Killer had boy in his sights

`The man in the yellow Metro has chosen to carry out that attack when John Bates was with Dillon'
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The Independent Online
A heroin dealer whose five-year-old stepson was killed in a drug-feud shooting has told detectives that he believes the boy was deliberately targeted.

Before returning to his home under heavy police guard yesterday, John Bates, the stepfather of Dillon Hull, revealed that his assailant has waited until the child victim was by his side before opening fire.

Dillon was shot through the head and Mr Bates suffered a minor stomach wound in the attack last Wednesday.

Angry residents in Deane, Bolton, Greater Manchester, launched a petition yesterday to have Mr Bates, 28, and Dillon's mother, Jane Hull, 29, moved from their home in Jauncey Street as it emerged that both had appeared in court last year on heroin dealing-related charges.

Then, Mr Bates was jailed for 21 months, while Recorder Arthur Noble, sitting at Burnley Crown Court, put Ms Hull on probation with the warning: "I hope that you will bring your son up properly and make sure he doesn't have any such involvement [with drugs]."

However, his warning went unheeded. Ms Hull gave birth to another boy, Codie, three weeks ago which, according to her father, Robert Hull, was born a heroin addict.

"He was born addicted to drugs," Mr Hull told the Manchester Evening News. "That's why he's still in hospital. Jane is a registered heroin addict."

Bolton Social Services said there had been no care orders relating to either Dillon or Codie, but a spokesman said the family was "known" to social workers.

Detective Superintendent Peter Ellis, the man leading the murder inquiry, said Mr Bates had been able to give him a full account of the attack before discharging himself from hospital and returning home in the early hours of yesterday.

Mr Ellis said the assailant had waited in a yellow Metro while Mr Bates was alone in the street looking for Dillon. Once he found the boy, the gunman launched his attack.

"Mr Bates believes that the man had every opportunity to attack him at that time but, for reasons best known to that individual, he did not take that opportunity," said Mr Ellis.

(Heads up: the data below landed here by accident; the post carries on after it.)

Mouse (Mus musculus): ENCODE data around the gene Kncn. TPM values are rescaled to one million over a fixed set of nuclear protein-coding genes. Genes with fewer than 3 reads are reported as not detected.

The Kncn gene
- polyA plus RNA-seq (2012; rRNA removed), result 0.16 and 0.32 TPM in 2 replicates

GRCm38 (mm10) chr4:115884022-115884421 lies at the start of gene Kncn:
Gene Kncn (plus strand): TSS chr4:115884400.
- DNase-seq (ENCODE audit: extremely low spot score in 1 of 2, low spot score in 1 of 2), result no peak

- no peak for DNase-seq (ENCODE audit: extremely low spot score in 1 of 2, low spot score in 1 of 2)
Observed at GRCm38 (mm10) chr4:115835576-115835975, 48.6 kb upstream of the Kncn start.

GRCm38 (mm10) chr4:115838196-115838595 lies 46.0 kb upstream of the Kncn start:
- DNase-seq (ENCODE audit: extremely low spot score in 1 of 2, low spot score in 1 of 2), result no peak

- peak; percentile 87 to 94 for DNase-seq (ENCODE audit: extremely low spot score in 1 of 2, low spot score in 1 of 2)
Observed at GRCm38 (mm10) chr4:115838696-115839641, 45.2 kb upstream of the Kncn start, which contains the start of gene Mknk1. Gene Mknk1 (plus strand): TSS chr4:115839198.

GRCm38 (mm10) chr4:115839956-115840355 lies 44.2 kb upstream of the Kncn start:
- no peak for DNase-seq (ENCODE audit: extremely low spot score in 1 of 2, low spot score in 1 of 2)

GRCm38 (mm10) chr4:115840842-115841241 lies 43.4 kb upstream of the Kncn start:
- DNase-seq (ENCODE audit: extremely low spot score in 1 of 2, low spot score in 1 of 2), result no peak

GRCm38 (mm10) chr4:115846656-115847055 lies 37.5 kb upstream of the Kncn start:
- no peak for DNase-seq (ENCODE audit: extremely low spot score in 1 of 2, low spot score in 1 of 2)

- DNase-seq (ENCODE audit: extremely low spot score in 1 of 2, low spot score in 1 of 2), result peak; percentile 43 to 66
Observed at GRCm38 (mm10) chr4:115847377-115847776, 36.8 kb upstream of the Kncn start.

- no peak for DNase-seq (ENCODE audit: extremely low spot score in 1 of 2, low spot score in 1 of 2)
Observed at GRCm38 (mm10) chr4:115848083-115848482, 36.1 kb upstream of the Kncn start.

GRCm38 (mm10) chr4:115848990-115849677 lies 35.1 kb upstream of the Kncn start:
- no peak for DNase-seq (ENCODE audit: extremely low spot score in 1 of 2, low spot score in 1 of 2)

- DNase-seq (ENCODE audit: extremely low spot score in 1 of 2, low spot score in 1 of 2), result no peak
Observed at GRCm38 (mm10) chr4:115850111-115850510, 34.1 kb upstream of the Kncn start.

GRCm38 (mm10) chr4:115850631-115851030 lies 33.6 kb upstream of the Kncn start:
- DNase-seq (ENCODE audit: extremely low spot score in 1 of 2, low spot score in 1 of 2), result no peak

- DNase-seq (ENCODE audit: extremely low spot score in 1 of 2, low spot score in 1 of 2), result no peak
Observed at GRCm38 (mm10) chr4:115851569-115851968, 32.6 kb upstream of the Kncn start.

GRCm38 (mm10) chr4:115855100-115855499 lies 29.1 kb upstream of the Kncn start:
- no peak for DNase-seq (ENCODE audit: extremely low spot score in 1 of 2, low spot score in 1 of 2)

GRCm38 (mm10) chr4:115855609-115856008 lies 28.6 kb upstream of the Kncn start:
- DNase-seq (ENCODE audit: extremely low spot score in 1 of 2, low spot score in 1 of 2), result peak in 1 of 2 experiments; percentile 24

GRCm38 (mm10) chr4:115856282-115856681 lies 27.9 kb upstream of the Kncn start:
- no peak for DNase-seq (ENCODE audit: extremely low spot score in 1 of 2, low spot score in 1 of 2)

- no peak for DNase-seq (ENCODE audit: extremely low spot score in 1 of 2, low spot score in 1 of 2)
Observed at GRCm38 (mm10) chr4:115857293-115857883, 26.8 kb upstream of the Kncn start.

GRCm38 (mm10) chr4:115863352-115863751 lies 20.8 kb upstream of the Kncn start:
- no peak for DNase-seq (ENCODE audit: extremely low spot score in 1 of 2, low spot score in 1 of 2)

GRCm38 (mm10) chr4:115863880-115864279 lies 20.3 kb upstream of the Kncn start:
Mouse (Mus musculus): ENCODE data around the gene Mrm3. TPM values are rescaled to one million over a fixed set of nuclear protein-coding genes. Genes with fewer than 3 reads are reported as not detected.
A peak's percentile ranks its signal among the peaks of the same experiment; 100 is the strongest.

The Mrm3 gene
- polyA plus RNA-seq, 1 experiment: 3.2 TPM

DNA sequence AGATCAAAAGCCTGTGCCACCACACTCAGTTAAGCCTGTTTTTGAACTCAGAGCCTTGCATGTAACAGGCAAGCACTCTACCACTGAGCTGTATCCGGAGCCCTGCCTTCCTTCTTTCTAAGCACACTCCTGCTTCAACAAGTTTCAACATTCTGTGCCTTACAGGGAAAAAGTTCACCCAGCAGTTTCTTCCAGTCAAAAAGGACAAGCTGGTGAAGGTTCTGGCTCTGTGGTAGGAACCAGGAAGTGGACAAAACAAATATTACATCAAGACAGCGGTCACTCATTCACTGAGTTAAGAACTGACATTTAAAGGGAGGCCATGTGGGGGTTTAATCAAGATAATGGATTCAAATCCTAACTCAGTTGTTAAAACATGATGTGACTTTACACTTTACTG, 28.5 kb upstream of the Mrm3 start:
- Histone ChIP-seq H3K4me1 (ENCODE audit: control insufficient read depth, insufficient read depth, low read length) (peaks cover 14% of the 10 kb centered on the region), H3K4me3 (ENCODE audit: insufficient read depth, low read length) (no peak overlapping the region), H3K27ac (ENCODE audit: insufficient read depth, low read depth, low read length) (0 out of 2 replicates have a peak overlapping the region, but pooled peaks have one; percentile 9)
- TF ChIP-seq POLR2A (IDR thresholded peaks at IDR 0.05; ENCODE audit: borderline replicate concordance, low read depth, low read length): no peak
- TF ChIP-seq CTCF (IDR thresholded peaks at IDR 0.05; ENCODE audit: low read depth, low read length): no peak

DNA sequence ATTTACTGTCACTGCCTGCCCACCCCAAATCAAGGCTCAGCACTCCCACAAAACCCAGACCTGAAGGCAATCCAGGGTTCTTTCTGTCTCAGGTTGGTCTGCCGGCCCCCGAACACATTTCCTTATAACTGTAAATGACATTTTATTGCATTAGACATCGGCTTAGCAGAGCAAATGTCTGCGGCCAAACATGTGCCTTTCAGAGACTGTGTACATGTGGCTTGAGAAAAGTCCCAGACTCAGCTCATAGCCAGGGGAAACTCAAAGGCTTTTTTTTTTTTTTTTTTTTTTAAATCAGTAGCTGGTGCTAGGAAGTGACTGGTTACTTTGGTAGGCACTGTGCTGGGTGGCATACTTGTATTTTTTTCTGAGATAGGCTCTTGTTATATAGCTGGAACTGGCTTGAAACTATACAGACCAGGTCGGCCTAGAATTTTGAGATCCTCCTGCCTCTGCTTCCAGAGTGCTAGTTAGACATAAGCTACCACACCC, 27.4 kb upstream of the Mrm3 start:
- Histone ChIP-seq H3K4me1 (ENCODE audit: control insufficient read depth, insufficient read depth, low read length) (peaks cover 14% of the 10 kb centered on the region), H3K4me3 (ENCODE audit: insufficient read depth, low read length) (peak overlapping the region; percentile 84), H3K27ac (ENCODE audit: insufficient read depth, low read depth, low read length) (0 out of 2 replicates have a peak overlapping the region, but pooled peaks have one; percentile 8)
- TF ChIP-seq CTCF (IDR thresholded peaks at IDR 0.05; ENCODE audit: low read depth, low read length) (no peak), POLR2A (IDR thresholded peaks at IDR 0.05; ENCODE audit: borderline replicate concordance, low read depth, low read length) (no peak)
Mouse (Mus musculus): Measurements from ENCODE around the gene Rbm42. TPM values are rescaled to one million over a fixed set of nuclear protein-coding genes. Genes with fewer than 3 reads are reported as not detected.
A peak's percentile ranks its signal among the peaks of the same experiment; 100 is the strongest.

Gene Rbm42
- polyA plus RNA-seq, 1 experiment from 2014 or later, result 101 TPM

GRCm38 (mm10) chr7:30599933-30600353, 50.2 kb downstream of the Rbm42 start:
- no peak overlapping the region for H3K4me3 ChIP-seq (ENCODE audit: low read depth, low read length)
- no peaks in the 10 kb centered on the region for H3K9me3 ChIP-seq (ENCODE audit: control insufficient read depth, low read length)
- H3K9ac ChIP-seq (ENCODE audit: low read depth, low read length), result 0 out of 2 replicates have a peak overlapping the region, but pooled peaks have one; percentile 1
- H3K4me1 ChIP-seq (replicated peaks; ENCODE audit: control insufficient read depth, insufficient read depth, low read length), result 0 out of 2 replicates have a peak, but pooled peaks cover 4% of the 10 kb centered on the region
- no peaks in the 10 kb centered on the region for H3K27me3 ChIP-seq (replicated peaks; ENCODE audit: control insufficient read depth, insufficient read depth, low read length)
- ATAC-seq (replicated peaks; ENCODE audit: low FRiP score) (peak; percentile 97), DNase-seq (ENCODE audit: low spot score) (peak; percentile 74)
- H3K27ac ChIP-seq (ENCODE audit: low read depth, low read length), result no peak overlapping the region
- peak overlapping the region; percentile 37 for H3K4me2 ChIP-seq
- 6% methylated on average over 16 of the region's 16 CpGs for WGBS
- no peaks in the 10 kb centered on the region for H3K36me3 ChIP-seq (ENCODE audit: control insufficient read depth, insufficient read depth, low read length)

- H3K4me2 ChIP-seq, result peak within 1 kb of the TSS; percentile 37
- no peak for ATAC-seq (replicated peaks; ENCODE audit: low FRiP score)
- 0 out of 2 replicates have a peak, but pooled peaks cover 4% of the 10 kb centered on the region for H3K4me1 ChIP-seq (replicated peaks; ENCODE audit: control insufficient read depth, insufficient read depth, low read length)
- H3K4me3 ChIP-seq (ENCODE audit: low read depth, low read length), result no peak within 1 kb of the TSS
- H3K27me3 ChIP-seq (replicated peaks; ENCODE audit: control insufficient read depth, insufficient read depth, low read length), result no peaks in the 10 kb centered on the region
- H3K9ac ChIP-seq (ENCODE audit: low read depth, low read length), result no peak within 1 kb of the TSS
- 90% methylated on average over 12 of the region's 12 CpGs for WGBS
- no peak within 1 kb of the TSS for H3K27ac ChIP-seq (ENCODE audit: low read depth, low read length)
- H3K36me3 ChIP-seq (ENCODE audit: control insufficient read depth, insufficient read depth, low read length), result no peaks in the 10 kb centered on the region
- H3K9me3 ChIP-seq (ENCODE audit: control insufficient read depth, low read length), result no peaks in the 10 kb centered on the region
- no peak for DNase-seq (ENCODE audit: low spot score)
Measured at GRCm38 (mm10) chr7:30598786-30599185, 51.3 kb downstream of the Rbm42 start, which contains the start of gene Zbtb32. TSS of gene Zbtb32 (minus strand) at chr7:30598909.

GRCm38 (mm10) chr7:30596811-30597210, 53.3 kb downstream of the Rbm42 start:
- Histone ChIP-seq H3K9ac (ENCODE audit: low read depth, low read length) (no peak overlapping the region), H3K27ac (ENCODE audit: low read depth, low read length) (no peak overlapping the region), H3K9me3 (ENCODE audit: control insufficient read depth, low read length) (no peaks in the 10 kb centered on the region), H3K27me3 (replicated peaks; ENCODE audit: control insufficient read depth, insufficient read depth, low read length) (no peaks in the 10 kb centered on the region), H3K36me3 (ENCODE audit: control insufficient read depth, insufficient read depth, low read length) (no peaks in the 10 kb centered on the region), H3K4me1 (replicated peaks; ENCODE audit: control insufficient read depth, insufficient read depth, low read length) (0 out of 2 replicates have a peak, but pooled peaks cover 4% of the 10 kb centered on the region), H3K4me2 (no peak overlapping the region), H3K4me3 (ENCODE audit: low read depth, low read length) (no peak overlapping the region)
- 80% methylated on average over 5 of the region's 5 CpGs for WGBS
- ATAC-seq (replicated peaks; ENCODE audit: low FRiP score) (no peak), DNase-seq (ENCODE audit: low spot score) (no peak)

"The man in the yellow Metro has chosen to carry out that attack ... when John Bates was with Dillon. To me, that demonstrates the callous nature of the man I am looking for." Greater Manchester Police yesterday offered a pounds 10,000 reward for information leading to the killer's conviction.

The decision to allow Mr Bates to return home was taken after long consultations with police but it provoked an angry response from neighbours.

"We had to respect their wishes to return to their home and their community" said Mr Ellis.

"There is a increased uniformed presence and we have taken other measures to guarantee the safety of the bereaved family and people of Deane."

However, many residents said Mr Bates's return spelled danger for their children.

"I am absolutely furious that they should let him back here" said Bert Plimley, 58. "I feel very sorry for what has happened but there are repercussions for other people. I have 14 grandchildren, but there's no way I can let them visit while he's here."

Details of Ms Hull's court case, published in the Lancashire Evening Telegraph, showed that she only avoided a jail sentence for allowing her home to be used for drug dealing because she had Dillon.

Mr Bates told the court that she had "turned a blind eye" to his dealing so he could fund his own heroin addiction.

The court was told that Ms Hull had tried to remove Mr Bates from her home because of his drug abuse but she allowed him back because she was "fond" of him.

Judge Noble said he would spare her from jail for the sake of Dillon and so put her on probation for two years instead. He said Ms Hull appeared to have been "dominated" by Mr Bates and advised her not to allow him back into her home until he had weaned himself off heroin.

However, instead of weaning Mr Bates off heroin, it appears that she became hooked on the drug herself.

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